In many works, a character can end up being Not Himself. He or she could even hurt someone, or admit to someone that they are worried they might hurt someone. Sometimes, they're just acting oddly enough to give people reason to think that they're crazy and/or dangerous to themselves and others. Often, their freedom is taken away by their own friends or allies to keep them safe and unable to harm themselves or other people. This could be by restraint, sedation, or confinement. This will often happen in a safe location, such as their base or a hospital (or whatever serves as one), and will often result in some fight between the captive and the captor(s). This can result in Breaking the Bonds, or if they gain superpowers it could become a Cardboard Prison. Those keeping them captive may employ some sort of Kryptonite Factor to keep them under control. This could also result in an Unwanted Rescue. If they ask to be restrained, it can overlap with No Matter How Much I Beg. The character being confined does not need to be willing, and the characters to whom they lose their freedom don't need to be benevolent. However, their confinement has to be for safety, and not for malice or punishment, in order to actually fit this trope. Related to: Cruel to Be Kind.
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- This happens to The Incredible Hulk from time to time. In early stories, Bruce Banner had a bunker under the sea which he had Rick Jones lock him into at night for when he turned into the Hulk.
- Spirou and Fantasio: In the album La Valllée des Bannis, a venomous mosquito bites Fantasio and causes him to go insane; the insanity makes Fantasio become very violent and reckless and Spirou is eventually forced to tie him up to keep them both safe.
- A similar situation happens in the Ach!lle Talon album Viva Papa! To escape from a prison cell while tied up, Talon has sidekick Lefuneste gnaws on their bonds. Except, as they find out, the rope is made of Tapasambalian hemp, a dangerous psychotropic plant. Thus Lefuneste has to be kept tied during the escape. Later, the bad guys capture them again and, seeing one of them still in ropes, conclude that he's no longer their friend and have him freed — and Lefuneste goes berserk on them.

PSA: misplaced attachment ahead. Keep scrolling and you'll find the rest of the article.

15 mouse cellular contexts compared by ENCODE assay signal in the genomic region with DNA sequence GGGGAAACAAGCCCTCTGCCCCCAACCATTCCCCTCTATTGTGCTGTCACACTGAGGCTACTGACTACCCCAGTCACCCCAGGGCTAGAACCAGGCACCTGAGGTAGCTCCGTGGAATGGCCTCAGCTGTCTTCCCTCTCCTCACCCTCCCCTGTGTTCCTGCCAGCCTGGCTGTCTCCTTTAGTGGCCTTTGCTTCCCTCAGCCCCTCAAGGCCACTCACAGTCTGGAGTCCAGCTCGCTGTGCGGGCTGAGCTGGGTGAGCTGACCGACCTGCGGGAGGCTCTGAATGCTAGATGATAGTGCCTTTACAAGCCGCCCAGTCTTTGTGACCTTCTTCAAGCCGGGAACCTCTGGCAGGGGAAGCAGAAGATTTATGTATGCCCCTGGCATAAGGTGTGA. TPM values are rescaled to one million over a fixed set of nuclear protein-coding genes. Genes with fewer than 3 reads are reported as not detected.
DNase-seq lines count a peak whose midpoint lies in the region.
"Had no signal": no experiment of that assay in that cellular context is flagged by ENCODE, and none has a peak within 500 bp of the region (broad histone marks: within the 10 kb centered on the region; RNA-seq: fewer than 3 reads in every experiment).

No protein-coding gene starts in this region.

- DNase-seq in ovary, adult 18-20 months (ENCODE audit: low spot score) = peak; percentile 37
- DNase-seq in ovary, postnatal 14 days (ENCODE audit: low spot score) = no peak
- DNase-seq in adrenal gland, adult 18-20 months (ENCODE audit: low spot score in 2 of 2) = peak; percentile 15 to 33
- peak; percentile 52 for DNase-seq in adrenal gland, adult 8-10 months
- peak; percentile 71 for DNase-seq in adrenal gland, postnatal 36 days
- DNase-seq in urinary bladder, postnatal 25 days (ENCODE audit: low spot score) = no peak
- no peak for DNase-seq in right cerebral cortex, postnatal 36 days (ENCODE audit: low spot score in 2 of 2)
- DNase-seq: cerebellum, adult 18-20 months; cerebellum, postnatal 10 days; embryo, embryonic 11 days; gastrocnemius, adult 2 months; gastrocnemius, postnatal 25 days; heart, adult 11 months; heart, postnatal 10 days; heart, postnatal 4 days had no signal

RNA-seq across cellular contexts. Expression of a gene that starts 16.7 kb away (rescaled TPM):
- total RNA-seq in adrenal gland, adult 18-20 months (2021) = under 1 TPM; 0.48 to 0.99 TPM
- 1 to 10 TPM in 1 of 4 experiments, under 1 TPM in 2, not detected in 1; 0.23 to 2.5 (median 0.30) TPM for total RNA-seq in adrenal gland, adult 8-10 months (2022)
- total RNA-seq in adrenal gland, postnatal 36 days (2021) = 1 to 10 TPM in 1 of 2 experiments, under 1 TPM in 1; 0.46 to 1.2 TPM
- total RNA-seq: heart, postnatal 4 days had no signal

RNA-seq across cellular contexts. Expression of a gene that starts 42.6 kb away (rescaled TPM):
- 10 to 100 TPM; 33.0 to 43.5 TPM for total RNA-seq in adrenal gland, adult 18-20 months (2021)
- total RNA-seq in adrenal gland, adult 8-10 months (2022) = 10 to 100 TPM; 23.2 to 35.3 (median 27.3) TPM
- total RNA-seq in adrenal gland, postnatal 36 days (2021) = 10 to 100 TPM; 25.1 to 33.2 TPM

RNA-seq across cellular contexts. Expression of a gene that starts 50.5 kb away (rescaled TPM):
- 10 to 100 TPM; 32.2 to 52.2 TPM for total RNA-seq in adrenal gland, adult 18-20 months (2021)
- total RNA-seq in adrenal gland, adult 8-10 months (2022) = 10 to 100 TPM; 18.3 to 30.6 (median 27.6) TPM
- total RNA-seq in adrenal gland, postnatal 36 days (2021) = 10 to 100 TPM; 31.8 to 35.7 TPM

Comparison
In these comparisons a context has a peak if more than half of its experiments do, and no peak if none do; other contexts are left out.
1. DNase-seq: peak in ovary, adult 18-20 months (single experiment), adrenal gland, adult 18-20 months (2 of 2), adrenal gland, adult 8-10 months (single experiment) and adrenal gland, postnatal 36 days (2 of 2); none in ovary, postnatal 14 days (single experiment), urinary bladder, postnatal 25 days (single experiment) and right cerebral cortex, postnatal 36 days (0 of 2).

- On full moon nights, Werewolf by Night is regularly tied down or locked up by family (his sister Lissa), friends (Buck or Morbius) allies (Moon Knight), or even people he's just met but feels he can trust (Bruce Banner). Often it's to little avail as the werewolf is strong enough to break out. Morbius eventually prescribes him drugs that knock him out cold.
- John Gage gets it a few times when he's feverish and delirious in this Emergency! fic series. The problem is, it backfires MAJORLY. As a child, John was abused and sometimes had his hands tied by his uncle, and still suffers a type of PTSD from it. Even under normal circumstances, the idea of being restrained frightens him. But when he's sick or injured, confused and not thinking clearly, the restraints trigger flashbacks and the result is sheer terror and blind panic. He'll scream and cry and fight with everything he has to free himself, usually only responding and calming down when he hears Roy's voice. Brackett sees this the first time he treats him, and later stipulates no restraints, ever. But, twice, nurses ignore orders and do it anyway, outraging the doctor, nurse Dixie and the rest of John's friends.
Films — Live-Action
- The Invisible Man Returns (1940) has Geoffrey Radcliffe (Vincent Price) ask a friend and lab colleague to restrain him if he shows signs of insanity (a known side effect of the invisibility formula). After a tense dinner scene with said friend and his love interest, Radcliffe is subdued and chained to a chair and does indeed attack the friend.
- The Wolfman (1941): Lawrence Talbot is tied up so he can't get out in his wolf form.
- Tropic Thunder: the other guys tie up Jeff Portnoy when he starts to freak out over not having any "jelly beans."